This got me thinking about my game play habits when I first started seriously getting into board games.  In the beginning, my friends and I had a rotation of about three games: Ticket to Ride, Catan, and Heroscape.  We played these three game incessantly and usually multiple times per week.  Of course, lifestyles changed.  We had kids and jobs changed and eventually the patterns got less frequent while our game collections grew and we weren’t hitting the “classics” like we once did. Even with a collection that I really like, one that I feel I have curated to an almost perfect state, I find myself yearning for those early years where we did deep dives into a game and played it over and over.

So where are those games now? Of the three, Ticket to Ride still stays in the play rotation. That game will likely always have a welcome place at my table, much like Bridge or Spades was the “go-to” game of my parents. Heroscape had the unfortunate honor of dying and becoming a dead system.  Dead games are something I’d like to talk about another time but in essence, it was replaced with tabletop miniatures games. And then there is Catan. It is grandfathered in on the shelf but definitely not a game I reach for ever since a fateful epic 6-player slog that all but ruined the game to me.  I’ll still play (if the player count is four or less) but not one that I ever recommend.

All of this ruminating has me circling back to the challenge I failed: play one game 100 times. I initially chose my favorite abstract game, The Duke, for a variety of reasons but it failed quickly and I switched gears to a game I had more control over: The Walking Dead: All Out War.  I mainly treated the game as a solo game so I could just play that at my leisure and I did.  It was never hitting often enough to go the full 100 but I thought I could get to 50.  Unfortunately, Mantic Games has decided to move the game in a different direction and one that I’m not interested in so while I like the game a lot, my interest eroded as I started to see the system as another dead game.  It is dumb, as there is still plenty of material to explore in the expansions but I need some time to recharge and come at the game as my “own” instead of relying on the publisher to provide the experience I want.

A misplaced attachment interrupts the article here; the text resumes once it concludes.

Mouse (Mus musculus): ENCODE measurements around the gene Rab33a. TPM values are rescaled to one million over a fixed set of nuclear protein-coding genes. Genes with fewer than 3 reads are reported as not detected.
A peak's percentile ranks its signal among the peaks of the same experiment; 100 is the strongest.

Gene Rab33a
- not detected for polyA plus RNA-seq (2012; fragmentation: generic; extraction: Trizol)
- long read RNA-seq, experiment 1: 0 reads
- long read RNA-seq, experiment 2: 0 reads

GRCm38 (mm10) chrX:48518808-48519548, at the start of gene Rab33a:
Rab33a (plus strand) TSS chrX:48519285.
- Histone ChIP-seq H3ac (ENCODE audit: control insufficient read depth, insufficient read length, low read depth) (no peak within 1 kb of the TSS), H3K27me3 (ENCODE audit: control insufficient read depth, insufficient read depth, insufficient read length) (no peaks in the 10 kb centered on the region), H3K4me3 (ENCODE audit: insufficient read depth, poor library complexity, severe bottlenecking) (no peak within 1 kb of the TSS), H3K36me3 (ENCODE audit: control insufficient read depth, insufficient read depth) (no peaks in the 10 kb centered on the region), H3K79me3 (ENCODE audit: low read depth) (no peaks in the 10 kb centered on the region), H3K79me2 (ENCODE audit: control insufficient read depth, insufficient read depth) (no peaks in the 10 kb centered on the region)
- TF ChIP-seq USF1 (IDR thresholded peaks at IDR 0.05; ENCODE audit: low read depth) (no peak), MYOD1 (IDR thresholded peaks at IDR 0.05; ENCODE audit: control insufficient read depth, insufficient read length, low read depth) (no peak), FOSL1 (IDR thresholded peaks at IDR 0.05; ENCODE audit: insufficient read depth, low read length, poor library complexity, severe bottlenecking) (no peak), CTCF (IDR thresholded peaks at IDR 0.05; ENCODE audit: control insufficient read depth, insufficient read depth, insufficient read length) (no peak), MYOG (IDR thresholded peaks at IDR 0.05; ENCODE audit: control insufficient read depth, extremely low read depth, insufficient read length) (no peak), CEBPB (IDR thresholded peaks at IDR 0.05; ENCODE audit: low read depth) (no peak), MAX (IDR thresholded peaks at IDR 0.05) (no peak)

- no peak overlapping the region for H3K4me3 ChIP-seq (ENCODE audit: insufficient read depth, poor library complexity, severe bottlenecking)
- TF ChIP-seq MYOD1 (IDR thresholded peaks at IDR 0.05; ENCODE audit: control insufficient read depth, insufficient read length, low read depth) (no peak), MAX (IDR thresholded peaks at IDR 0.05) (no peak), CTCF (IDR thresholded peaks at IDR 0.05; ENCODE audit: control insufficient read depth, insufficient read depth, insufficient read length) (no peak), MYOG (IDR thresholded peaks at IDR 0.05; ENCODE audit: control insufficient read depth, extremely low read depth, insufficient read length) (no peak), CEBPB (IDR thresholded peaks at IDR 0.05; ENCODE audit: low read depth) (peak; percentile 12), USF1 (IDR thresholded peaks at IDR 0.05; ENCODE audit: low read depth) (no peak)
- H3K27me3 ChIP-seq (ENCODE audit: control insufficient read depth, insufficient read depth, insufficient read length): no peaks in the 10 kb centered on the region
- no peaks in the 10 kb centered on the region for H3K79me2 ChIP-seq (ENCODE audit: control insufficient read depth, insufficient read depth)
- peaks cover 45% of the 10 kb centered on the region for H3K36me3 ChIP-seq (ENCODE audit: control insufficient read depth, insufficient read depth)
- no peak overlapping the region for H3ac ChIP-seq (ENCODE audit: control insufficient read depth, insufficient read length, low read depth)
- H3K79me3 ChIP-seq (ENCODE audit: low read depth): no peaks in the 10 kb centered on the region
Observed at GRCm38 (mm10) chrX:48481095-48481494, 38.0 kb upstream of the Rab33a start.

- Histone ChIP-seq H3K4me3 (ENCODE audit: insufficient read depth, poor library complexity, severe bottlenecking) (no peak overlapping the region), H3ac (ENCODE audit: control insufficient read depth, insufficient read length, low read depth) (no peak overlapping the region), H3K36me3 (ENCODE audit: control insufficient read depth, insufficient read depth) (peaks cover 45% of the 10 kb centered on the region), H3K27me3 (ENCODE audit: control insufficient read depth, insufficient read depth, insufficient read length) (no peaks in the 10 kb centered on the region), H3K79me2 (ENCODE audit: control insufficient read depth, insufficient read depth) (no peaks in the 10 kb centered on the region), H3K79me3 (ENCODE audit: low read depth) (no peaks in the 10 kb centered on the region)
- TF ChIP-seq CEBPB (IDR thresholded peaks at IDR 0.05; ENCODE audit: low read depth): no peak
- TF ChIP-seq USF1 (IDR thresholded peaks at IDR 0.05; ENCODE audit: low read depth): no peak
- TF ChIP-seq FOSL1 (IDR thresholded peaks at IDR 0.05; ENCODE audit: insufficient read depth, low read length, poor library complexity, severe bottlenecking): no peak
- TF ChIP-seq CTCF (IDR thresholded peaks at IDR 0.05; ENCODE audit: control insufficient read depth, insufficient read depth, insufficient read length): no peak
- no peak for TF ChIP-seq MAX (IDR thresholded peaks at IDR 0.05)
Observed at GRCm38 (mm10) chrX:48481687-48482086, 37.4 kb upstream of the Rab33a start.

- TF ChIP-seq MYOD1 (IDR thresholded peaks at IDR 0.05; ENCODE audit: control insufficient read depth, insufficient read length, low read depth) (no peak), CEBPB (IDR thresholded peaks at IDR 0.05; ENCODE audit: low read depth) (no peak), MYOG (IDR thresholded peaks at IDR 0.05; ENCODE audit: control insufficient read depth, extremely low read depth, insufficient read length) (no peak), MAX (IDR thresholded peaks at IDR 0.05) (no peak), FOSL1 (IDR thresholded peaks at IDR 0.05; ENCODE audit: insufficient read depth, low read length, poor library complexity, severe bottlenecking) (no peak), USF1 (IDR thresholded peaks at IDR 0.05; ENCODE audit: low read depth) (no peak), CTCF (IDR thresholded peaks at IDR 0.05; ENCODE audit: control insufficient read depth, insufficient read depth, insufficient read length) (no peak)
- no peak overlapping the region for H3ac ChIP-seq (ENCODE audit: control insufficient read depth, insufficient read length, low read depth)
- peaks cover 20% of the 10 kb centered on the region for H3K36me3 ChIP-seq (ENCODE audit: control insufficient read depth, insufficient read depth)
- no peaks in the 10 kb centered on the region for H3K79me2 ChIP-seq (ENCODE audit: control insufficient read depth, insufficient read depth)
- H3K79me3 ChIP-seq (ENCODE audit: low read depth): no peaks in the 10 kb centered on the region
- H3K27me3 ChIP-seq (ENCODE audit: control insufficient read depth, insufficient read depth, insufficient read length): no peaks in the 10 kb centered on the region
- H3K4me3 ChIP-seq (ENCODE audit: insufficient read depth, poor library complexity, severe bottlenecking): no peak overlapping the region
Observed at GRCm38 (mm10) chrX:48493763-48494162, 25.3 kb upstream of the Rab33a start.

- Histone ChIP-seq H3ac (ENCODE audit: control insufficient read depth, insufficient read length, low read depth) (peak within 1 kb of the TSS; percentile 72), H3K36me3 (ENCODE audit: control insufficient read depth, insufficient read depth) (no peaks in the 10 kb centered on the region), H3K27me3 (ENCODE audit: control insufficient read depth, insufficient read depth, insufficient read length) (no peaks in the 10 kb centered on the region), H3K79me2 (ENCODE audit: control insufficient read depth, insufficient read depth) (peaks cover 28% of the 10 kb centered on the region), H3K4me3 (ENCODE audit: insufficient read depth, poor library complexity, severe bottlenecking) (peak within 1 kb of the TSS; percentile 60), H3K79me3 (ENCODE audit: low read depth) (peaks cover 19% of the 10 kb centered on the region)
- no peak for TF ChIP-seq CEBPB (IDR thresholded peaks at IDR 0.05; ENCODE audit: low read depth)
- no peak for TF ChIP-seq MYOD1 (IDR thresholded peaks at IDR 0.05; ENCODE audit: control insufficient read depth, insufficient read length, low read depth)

So now what? I like these challenges so I’ll do another one for 2019 but I haven’t settled on what I want to do yet. Right now I’m just relaxing in the freedom of not worrying about meeting game quota and letting fate dictate what hits the table.  So far it’s been fun as my wife and I tear through Pandemic Legacy Season 2.